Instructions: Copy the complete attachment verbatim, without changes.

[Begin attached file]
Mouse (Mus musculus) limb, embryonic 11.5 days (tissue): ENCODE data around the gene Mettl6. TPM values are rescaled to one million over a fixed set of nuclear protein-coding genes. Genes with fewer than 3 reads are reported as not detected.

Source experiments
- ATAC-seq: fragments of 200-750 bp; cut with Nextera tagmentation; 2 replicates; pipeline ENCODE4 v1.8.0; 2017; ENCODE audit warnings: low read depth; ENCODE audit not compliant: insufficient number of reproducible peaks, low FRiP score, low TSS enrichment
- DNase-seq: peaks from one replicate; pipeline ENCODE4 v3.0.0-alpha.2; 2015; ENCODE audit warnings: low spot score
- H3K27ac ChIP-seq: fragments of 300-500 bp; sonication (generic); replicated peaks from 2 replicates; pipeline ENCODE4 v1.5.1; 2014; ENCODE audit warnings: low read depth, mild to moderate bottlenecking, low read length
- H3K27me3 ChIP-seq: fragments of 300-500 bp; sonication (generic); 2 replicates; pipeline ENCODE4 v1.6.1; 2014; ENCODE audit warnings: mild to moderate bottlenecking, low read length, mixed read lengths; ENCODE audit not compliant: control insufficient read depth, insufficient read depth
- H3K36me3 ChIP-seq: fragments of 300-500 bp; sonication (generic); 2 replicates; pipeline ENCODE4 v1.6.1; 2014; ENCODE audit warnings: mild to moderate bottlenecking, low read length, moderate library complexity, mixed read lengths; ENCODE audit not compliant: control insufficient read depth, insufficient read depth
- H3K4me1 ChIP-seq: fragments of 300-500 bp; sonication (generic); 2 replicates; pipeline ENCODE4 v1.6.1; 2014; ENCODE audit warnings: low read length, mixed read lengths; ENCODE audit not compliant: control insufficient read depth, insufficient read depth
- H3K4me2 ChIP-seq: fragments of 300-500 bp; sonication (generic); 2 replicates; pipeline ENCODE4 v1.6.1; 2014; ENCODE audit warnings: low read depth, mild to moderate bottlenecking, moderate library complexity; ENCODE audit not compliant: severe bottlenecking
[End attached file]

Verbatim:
Mouse (Mus musculus) limb, embryonic 11.5 days (tissue): ENCODE data around the gene Mettl6. TPM values are rescaled to one million over a fixed set of nuclear protein-coding genes. Genes with fewer than 3 reads are reported as not detected.

Source experiments
- ATAC-seq: fragments of 200-750 bp; cut with Nextera tagmentation; 2 replicates; pipeline ENCODE4 v1.8.0; 2017; ENCODE audit warnings: low read depth; ENCODE audit not compliant: insufficient number of reproducible peaks, low FRiP score, low TSS enrichment
- DNase-seq: peaks from one replicate; pipeline ENCODE4 v3.0.0-alpha.2; 2015; ENCODE audit warnings: low spot score
- H3K27ac ChIP-seq: fragments of 300-500 bp; sonication (generic); replicated peaks from 2 replicates; pipeline ENCODE4 v1.5.1; 2014; ENCODE audit warnings: low read depth, mild to moderate bottlenecking, low read length
- H3K27me3 ChIP-seq: fragments of 300-500 bp; sonication (generic); 2 replicates; pipeline ENCODE4 v1.6.1; 2014; ENCODE audit warnings: mild to moderate bottlenecking, low read length, mixed read lengths; ENCODE audit not compliant: control insufficient read depth, insufficient read depth
- H3K36me3 ChIP-seq: fragments of 300-500 bp; sonication (generic); 2 replicates; pipeline ENCODE4 v1.6.1; 2014; ENCODE audit warnings: mild to moderate bottlenecking, low read length, moderate library complexity, mixed read lengths; ENCODE audit not compliant: control insufficient read depth, insufficient read depth
- H3K4me1 ChIP-seq: fragments of 300-500 bp; sonication (generic); 2 replicates; pipeline ENCODE4 v1.6.1; 2014; ENCODE audit warnings: low read length, mixed read lengths; ENCODE audit not compliant: control insufficient read depth, insufficient read depth
- H3K4me2 ChIP-seq: fragments of 300-500 bp; sonication (generic); 2 replicates; pipeline ENCODE4 v1.6.1; 2014; ENCODE audit warnings: low read depth, mild to moderate bottlenecking, moderate library complexity; ENCODE audit not compliant: severe bottlenecking